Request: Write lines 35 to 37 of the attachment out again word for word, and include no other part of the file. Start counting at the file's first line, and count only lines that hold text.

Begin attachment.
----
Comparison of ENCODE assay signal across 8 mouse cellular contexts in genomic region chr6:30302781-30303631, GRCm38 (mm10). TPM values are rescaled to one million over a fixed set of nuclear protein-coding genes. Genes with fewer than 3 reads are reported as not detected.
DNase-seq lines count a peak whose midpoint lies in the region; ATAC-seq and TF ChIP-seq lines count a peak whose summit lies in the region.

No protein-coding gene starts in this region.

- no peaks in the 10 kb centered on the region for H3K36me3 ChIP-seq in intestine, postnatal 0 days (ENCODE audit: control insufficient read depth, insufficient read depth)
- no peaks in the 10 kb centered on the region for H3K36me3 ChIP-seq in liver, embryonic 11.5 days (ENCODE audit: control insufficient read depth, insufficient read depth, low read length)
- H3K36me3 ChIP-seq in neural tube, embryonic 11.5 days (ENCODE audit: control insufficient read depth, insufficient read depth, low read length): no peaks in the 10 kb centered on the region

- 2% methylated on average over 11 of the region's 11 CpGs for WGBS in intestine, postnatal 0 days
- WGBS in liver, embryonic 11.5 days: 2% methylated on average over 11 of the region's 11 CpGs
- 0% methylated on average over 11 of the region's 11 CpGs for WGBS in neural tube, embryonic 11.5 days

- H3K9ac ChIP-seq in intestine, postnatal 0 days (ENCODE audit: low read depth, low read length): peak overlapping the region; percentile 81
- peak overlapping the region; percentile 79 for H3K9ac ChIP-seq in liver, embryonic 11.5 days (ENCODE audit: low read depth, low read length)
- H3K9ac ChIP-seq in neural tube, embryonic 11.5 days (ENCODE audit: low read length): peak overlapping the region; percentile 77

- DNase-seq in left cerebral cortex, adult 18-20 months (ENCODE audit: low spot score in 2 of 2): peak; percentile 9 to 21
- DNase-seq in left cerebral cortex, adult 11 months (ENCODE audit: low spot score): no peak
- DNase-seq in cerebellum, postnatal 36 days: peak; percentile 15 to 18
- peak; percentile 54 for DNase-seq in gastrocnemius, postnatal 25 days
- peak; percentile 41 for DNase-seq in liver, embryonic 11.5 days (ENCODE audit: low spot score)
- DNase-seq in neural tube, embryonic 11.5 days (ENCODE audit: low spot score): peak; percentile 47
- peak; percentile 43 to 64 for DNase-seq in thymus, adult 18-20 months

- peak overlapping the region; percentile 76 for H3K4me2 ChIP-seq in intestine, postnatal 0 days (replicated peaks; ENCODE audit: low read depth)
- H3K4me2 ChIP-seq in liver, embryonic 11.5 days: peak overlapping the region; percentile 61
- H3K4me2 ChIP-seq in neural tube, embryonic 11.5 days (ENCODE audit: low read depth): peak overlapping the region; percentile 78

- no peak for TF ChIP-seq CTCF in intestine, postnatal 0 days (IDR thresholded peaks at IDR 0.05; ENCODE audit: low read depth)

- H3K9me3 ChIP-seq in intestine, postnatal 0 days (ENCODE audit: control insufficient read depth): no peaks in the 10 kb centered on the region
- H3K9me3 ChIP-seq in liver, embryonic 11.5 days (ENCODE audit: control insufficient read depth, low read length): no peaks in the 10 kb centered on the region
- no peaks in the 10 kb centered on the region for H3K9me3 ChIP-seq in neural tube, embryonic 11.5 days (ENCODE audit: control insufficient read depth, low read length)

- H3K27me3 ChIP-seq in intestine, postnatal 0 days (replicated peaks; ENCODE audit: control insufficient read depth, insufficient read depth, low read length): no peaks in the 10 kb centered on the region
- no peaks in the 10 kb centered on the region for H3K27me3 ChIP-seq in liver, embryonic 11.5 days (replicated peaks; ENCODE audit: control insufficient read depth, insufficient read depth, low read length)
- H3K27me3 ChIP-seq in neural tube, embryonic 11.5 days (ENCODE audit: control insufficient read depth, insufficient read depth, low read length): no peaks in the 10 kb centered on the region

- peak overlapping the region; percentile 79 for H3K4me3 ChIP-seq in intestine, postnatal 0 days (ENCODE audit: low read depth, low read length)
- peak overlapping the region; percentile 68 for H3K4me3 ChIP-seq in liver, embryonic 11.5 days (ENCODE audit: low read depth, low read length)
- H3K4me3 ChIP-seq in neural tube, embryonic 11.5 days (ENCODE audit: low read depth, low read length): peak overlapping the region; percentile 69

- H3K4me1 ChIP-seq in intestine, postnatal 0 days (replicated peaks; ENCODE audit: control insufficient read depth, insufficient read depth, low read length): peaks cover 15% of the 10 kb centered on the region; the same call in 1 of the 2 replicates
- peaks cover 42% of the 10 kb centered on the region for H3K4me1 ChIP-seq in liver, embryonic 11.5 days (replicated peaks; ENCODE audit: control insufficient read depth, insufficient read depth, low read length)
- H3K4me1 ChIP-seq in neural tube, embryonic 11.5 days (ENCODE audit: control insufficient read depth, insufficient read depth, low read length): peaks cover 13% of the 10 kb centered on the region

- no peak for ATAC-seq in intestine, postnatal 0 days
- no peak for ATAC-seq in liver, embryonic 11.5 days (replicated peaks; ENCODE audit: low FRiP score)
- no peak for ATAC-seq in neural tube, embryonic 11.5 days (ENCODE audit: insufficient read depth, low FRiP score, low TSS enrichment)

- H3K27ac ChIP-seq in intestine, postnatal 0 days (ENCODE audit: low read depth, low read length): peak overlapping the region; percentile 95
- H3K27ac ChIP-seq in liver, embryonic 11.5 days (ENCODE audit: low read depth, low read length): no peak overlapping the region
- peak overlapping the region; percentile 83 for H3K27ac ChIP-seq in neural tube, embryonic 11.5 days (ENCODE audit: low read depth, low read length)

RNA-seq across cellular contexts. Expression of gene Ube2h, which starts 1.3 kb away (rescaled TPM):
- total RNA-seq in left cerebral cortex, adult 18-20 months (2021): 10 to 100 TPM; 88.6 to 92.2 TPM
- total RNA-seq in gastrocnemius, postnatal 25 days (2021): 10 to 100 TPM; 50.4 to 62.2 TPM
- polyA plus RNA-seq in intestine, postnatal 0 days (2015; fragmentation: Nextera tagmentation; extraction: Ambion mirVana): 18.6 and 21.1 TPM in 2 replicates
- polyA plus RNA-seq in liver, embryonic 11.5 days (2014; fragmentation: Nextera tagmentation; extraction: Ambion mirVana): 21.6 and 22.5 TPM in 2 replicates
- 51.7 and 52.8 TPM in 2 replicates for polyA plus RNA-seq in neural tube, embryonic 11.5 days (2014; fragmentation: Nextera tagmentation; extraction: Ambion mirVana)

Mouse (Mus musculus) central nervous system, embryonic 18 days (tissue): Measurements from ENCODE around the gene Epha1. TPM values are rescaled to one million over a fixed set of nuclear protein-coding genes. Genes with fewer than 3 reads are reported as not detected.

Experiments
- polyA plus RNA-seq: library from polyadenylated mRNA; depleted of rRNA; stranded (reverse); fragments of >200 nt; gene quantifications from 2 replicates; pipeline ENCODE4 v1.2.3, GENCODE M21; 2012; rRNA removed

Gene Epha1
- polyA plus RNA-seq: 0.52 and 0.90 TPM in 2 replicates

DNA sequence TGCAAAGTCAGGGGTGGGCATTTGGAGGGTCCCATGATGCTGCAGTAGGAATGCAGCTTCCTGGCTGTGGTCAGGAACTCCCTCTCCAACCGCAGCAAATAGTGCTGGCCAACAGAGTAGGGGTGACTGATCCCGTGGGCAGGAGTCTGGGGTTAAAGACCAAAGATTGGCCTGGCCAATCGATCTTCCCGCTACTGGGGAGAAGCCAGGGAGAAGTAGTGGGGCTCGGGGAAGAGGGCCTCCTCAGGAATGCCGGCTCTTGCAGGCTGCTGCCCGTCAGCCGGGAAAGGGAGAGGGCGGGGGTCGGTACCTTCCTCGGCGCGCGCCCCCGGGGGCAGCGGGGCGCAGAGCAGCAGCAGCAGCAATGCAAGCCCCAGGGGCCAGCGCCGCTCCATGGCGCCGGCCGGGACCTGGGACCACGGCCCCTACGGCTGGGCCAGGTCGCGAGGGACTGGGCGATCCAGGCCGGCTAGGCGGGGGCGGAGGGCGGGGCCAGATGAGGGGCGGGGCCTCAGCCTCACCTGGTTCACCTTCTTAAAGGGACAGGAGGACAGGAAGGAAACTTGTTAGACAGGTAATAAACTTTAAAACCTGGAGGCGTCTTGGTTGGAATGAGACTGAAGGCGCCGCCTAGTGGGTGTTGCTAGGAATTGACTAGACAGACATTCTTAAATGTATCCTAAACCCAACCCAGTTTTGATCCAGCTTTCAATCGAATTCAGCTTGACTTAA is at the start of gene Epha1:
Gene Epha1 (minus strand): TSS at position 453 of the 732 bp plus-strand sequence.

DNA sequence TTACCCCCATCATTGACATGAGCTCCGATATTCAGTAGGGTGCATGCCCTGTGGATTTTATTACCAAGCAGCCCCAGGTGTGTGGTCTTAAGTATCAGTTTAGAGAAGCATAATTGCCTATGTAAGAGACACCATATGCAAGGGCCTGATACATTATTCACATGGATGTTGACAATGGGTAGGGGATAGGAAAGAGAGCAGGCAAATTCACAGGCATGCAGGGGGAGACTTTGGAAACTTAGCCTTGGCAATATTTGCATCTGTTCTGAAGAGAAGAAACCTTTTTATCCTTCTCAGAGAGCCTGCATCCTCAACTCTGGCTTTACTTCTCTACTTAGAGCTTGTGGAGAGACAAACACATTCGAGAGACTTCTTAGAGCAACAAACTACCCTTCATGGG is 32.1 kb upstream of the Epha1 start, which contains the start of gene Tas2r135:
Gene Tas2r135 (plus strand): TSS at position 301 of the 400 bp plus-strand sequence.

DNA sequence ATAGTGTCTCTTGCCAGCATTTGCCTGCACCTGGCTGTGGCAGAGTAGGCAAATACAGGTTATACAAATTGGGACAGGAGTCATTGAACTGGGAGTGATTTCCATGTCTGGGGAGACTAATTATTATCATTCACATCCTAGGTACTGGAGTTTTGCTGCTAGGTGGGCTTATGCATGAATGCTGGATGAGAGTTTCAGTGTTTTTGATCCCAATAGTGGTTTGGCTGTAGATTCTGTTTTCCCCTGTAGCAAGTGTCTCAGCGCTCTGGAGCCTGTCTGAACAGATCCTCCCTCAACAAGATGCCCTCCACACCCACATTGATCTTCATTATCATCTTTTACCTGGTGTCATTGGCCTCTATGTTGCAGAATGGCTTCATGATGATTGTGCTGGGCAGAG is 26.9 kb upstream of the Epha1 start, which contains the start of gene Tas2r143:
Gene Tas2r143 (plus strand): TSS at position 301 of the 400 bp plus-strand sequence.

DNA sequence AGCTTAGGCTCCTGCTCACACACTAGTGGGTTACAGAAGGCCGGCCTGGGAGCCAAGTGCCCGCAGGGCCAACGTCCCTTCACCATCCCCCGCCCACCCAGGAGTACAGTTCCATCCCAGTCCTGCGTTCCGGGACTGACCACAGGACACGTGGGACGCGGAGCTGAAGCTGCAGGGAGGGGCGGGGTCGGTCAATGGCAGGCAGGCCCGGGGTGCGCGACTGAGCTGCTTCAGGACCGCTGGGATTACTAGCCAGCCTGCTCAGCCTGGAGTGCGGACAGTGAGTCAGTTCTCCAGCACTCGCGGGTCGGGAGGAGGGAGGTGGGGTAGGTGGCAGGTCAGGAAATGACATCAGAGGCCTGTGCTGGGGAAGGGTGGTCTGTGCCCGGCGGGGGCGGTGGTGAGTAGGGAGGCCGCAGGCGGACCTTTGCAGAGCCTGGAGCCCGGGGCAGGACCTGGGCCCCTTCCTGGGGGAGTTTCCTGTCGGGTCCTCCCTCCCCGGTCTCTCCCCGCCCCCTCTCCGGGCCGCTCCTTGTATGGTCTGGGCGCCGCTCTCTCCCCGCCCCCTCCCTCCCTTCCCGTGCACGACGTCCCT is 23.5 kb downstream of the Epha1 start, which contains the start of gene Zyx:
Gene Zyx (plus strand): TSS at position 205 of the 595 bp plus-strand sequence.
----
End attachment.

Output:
- H3K4me1 ChIP-seq in neural tube, embryonic 11.5 days (ENCODE audit: control insufficient read depth, insufficient read depth, low read length): peaks cover 13% of the 10 kb centered on the region

- no peak for ATAC-seq in intestine, postnatal 0 days
- no peak for ATAC-seq in liver, embryonic 11.5 days (replicated peaks; ENCODE audit: low FRiP score)